Tag Archives: Michael Pare

Moon 44 (1990, Roland Emmerich)

Watching Moon 44, one can imagine Roland Emmerich sitting in a Bonn theater during Blade Runner, loudly opining he can do the same thing. Only with an incompetent German crew.

There’s nothing good about Moon 44, as it doesn’t turn out to be a romance between nebbish Dean Devlin and brooding Michael Paré. If it were a gay romance, it’d at least be innovative. Instead, Devlin just moons over Paré, likely due to a combination of bad acting, bad directing and terrible writing.

The script’s so bad Lisa Eichhorn is terrible. She’s even worse than Paré, who’s still better than Devlin and Leon Rippy. Rippy is really awful.

It’s hard to determine the order of bad performances, actually. But Malcolm McDowell is okay, which is surprising, and Roscoe Lee Browne maintains composure in a tiny role.

Brian Thompson might give the best performance of the principals.

The special effects are a great example of why budget and competence are important. Shockingly, Emmerich and cinematographer Karl Walter Lindenlaub are able to give a sense of scale, but the mechanicals of the effects are just bad. You can’t see the wires on the “flying” spacecraft, but the restricted movement makes them obvious. Moon 44, except the recognizable (if bad) actors, looks like a hobbyist home movie. An electric train set, only with spaceships.

Joel Goldsmith’s score, though derivative, isn’t bad. It’s better than the movie deserves.

The big surprise is Eichhorn. One feels embarrassed for her. The rest being awful is expected.

0/4ⓏⒺⓇⓄ

CREDITS

Directed by Roland Emmerich; screenplay by Dean Heyde and Oliver Eberle, based on a story by Heyde, Eberle, Emmerich and P.J. Mitchell; director of photography, Karl Walter Lindenlaub; edited by Tomy Wigand; music by Joel Goldsmith; production designer, Oliver Scholl; produced by Heyde and Emmerich; released by Warner Bros.

Starring Michael Paré (Felix Stone), Lisa Eichhorn (Terry Morgan), Dean Devlin (Tyler), Brian Thompson (Jake O’Neal), Malcolm McDowell (Major Lee), Stephen Geoffreys (Cookie), Leon Rippy (Master Sergeant Sykes), Jochen Nickel (Scooter Bailey), Mehmet Yilmaz (Marc), John March (Moose Haggerty), Drew Lucas (Riffle), David Williamson (Lt. Gallagher) and Roscoe Lee Browne (The Chairman).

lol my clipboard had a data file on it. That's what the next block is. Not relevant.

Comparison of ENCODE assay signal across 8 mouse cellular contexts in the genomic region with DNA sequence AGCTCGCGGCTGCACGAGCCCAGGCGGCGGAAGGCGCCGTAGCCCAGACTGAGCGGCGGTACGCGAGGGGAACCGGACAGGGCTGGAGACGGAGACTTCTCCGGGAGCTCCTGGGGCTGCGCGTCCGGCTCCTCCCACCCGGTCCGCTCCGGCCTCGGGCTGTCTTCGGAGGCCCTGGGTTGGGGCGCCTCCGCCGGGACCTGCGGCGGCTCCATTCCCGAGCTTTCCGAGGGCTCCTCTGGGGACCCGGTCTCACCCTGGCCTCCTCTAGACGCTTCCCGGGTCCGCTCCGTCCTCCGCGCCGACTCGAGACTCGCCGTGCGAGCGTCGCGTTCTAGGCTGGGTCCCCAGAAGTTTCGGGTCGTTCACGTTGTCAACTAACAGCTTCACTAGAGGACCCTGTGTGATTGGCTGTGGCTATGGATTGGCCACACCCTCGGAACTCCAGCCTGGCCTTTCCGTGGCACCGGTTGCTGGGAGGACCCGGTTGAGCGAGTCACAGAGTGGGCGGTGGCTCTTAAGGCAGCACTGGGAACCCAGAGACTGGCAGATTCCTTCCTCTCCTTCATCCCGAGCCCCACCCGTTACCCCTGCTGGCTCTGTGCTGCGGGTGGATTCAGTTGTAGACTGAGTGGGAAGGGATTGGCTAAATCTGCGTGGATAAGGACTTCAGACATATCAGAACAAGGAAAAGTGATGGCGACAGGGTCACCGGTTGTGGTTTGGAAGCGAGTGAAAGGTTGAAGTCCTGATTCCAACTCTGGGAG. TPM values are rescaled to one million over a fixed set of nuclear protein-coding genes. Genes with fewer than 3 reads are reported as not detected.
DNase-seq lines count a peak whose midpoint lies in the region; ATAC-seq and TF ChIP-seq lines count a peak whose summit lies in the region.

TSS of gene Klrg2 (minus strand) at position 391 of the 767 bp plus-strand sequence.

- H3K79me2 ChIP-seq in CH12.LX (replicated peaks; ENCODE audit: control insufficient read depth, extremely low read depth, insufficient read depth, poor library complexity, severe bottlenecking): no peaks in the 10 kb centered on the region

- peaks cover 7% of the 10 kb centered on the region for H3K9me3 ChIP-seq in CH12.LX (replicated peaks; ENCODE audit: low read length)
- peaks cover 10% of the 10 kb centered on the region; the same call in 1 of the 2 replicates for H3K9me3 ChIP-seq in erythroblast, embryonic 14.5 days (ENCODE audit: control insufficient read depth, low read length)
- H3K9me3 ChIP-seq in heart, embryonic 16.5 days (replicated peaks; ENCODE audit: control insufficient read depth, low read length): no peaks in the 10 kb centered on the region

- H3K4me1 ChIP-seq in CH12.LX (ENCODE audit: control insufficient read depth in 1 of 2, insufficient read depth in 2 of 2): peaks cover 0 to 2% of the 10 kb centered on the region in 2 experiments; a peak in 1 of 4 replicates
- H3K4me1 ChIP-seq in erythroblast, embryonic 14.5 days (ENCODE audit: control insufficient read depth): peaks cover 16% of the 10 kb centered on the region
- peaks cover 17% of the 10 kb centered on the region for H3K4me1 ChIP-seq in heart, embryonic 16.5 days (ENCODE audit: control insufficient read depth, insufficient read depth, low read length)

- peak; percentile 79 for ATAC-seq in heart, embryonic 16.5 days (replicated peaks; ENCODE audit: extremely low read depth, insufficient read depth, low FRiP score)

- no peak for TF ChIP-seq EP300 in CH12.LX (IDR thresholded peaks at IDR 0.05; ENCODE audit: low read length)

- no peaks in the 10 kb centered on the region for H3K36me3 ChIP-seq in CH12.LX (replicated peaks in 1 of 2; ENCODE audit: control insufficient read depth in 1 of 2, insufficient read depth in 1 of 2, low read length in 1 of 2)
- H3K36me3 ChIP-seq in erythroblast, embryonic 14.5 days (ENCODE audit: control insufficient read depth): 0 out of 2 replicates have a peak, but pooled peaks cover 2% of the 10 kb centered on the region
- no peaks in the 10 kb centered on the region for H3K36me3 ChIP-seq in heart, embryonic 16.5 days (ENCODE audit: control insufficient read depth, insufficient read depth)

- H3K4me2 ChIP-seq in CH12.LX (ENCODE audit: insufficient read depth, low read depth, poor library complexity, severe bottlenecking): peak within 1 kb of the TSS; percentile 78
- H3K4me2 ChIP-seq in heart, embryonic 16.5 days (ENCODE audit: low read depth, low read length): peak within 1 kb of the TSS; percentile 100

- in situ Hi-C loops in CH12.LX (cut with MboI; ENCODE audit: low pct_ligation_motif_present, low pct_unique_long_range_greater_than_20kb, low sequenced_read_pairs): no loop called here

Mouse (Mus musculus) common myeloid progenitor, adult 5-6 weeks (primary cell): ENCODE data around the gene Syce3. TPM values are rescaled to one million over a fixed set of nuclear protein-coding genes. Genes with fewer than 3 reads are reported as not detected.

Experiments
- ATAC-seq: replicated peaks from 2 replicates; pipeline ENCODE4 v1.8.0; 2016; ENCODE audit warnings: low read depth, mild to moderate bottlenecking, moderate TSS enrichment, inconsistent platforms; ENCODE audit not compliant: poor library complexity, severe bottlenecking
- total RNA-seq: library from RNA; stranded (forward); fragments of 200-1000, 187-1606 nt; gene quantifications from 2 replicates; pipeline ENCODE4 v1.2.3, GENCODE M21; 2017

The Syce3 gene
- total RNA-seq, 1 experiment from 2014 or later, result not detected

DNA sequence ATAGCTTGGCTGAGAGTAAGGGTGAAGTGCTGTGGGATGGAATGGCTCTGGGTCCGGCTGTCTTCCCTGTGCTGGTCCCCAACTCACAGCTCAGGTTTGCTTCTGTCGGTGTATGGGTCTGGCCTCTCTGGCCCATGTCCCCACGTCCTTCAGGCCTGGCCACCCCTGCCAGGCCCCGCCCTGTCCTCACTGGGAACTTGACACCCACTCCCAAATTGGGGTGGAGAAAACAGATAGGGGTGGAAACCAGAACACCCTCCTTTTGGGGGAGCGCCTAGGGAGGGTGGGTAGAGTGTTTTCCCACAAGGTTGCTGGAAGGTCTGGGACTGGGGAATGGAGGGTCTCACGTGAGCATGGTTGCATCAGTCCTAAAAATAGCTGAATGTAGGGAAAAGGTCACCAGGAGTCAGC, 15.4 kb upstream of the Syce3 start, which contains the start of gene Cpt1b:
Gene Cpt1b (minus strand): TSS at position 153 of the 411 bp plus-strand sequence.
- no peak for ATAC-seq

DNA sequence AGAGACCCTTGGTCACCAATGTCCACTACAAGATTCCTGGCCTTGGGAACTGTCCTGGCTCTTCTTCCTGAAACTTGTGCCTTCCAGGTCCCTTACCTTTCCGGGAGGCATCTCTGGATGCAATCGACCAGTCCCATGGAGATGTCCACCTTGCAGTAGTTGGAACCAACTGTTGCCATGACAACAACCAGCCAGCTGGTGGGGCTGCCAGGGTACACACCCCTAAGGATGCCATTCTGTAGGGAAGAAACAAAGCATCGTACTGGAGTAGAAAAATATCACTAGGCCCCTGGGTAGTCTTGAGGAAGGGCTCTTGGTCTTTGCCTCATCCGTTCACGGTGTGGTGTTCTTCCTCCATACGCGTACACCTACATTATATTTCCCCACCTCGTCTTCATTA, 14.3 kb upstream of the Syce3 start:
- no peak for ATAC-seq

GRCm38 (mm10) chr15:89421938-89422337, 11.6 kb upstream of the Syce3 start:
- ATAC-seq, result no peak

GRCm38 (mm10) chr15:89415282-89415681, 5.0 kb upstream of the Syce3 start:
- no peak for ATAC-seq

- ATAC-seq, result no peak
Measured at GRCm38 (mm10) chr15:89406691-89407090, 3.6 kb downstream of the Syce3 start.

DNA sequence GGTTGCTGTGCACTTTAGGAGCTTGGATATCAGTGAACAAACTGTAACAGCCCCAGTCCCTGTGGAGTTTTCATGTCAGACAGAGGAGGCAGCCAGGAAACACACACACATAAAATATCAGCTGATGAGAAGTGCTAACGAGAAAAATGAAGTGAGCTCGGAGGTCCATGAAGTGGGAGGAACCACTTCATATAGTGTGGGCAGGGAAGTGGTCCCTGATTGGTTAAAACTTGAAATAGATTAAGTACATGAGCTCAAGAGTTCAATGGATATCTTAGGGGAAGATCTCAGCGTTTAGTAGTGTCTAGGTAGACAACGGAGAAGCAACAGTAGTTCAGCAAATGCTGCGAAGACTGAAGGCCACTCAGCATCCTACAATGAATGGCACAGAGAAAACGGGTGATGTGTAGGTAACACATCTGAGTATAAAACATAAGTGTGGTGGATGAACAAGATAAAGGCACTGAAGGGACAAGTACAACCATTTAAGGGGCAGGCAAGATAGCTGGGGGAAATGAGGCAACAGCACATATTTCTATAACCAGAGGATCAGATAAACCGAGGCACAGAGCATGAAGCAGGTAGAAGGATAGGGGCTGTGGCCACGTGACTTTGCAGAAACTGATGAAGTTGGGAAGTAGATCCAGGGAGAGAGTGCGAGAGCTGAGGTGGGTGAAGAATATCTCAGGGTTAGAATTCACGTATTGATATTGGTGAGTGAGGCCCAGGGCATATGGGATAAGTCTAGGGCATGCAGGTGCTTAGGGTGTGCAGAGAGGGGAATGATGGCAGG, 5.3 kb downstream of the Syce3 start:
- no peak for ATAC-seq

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Postal (2007, Uwe Boll)

I went into Postal expecting Boll to be like Ed Wood. He’s not. He doesn’t have any artful composition, but it’s fine. When he’s mocking American action films of the 1980s, he’s showing just as much skill as any of those directors do… it might have helped if he’d shot Panavision.

Boll doesn’t seem to be going for much with Postal in the way of artful film though. All of it, from the first or second scene, is to shock the viewer. Boll’s got some great ideas in the movie–from the racially sensitive black cop to George W. Bush’s specialized (so he can understand it) computer, not to mention the German theme park, complete with Nazis–but he can’t turn any of them into good jokes. None of the jokes work. After a while, it gets kind of incredible. There’s a shootout at the welfare office where protagonist Zack Ward goes from body to body trying to find a lower number for waiting in line. Ought to work. Really doesn’t.

The problem’s a combination of casting and writing. The script’s got real problems, some from being an adaptation of a video game, some from Boll getting more excited about what he’s saying than how he’s saying it. Osama bin Laden being disinterested in terrorist activities–unless the U.S. government is paying him to commit them–is interesting. It’s one hell of a thing to see in a film released in this country (even if Postal only did come out in a hundred theaters). Boll’s got a big gun fight where no one dies but the little kids. Because Postal‘s so distant, so obviously a commentary about media, it’s impossible not to wonder if the kids had fun with the squibs. Not for a moment is it horrific, because it isn’t believable–Boll doing it is singular… but the action of putting a scene in a film because one can doesn’t mean one should. Or, if one should do it better than Boll does it.

The scene at the Starbucks… great commentary on American culture, but not good humor.

Boll’s approach to Postal is actually somewhat solid, it simply lacks a worthwhile script. The movie’s relatively painless to watch and occasionally, dispassionately interesting. As I said before, Boll’s nowhere near as bad as his Internet detractors make him out. He’s a perfectly competent craftsman who could easily make shampoo commercials, which puts him far ahead of most of the directors Jerry Bruckheimer works with.

The acting runs lukewarm and freezing. Zack Ward isn’t very good. He’s somewhat likable, but he isn’t good. Dave Foley’s funny. Chris Coppola’s bad. J.K. Simmons has a great cameo–his presence is a little peculiar, given Postal‘s caliber, but nowhere near as much as David Huddleston and Seymour Cassel. They must have been really bored. Chris Spencer’s terrible–his first appearance kills the initial good vibe Boll’s got going.

I certainly wouldn’t recommend Postal to anyone, but I don’t regret sitting through it either.

0/4ⓏⒺⓇⓄ

CREDITS

Directed by Uwe Boll; screenplay by Boll and Bryan C. Knight; director of photography, Mathias Neumann; edited by Julian Clarke; music by Jessica de Rooij; production designer, Tink; produced by Boll, Dan Clarke and Shawn Williamson; released by Kinostar.

Starring Zack Ward (Postal Dude), Dave Foley (Uncle Dave), Chris Coppola (Richard), Jackie Tohn (Faith), J.K. Simmons (Candidate Wells), Ralf Moeller (Officer John), Verne Troyer (Himself), Chris Spencer (Officer Greg), Larry Thomas (Osama bin Laden) and Michael Paré (Panhandler).


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